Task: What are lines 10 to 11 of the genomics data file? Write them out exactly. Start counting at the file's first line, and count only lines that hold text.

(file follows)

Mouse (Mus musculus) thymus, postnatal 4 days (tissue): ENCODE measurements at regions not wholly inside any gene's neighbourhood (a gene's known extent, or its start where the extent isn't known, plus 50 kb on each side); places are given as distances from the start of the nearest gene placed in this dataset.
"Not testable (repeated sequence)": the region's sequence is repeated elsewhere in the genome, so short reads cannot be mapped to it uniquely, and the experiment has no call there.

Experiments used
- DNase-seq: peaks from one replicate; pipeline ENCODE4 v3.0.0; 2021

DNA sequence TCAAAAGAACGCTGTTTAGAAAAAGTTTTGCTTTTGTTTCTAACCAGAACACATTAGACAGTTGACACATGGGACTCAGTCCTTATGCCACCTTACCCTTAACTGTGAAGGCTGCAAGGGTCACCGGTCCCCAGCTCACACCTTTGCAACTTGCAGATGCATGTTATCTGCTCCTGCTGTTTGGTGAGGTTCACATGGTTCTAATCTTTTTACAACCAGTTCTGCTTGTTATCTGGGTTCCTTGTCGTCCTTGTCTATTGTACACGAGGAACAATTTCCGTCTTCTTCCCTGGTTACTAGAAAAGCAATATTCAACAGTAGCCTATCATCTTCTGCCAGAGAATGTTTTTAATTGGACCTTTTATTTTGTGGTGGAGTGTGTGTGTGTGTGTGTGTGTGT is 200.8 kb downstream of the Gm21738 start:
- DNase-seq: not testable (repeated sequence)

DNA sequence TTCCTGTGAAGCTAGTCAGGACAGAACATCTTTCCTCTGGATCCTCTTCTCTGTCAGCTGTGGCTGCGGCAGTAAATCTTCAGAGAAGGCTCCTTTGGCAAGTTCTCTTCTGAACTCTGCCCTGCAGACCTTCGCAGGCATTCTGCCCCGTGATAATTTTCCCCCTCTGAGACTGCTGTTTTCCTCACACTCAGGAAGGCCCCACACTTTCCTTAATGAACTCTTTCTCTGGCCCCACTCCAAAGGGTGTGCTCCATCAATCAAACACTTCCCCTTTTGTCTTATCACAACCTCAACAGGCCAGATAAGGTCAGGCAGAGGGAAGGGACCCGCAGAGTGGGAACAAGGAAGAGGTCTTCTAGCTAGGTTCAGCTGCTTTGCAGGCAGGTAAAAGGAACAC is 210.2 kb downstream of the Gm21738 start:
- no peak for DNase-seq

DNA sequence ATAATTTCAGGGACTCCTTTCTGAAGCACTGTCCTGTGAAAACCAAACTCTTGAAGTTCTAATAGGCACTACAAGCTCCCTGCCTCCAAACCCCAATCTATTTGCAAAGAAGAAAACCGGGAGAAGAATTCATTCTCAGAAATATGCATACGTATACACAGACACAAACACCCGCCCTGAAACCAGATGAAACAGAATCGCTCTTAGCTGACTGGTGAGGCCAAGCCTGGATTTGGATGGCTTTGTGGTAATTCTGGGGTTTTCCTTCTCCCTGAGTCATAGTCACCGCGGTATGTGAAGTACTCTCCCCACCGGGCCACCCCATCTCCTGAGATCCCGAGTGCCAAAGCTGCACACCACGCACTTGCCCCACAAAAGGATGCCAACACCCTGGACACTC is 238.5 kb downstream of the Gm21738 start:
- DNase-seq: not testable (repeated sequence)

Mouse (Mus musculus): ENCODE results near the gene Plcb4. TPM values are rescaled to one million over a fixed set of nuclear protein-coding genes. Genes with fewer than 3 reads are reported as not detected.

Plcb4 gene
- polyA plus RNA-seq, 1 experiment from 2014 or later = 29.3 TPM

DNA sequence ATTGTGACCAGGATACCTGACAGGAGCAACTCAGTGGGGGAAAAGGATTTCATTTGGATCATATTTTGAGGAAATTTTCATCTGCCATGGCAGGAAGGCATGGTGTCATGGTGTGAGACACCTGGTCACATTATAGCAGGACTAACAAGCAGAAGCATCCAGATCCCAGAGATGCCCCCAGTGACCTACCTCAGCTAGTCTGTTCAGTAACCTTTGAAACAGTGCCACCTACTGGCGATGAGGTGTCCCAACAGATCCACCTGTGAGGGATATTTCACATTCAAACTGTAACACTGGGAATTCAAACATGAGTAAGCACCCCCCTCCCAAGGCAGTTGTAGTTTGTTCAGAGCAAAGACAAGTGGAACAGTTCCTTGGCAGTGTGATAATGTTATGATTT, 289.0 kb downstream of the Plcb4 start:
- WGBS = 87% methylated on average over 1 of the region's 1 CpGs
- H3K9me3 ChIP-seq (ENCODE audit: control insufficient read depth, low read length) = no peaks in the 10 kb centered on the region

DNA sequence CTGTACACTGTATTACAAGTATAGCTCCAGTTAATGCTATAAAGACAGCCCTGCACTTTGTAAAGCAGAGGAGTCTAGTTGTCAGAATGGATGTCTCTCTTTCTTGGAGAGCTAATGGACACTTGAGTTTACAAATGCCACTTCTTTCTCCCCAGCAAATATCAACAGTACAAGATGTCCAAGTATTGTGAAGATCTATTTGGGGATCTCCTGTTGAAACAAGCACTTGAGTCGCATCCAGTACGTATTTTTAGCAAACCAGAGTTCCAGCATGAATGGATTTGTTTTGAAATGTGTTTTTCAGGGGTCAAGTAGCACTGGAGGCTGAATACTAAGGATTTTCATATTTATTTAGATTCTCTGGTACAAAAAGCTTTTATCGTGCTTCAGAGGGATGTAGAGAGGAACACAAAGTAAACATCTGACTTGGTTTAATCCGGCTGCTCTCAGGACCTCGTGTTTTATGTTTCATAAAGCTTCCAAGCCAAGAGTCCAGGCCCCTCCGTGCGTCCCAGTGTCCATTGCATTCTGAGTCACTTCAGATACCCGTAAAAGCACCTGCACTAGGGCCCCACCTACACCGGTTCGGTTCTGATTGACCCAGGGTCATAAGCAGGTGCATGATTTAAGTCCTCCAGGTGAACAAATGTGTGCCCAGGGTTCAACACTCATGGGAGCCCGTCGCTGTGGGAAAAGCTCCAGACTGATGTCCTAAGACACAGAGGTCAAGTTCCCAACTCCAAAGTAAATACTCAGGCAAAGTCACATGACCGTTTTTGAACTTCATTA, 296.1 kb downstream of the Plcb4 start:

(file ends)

- DNase-seq: not testable (repeated sequence)

Mouse (Mus musculus): ENCODE results near the gene Plcb4. TPM values are rescaled to one million over a fixed set of nuclear protein-coding genes. Genes with fewer than 3 reads are reported as not detected.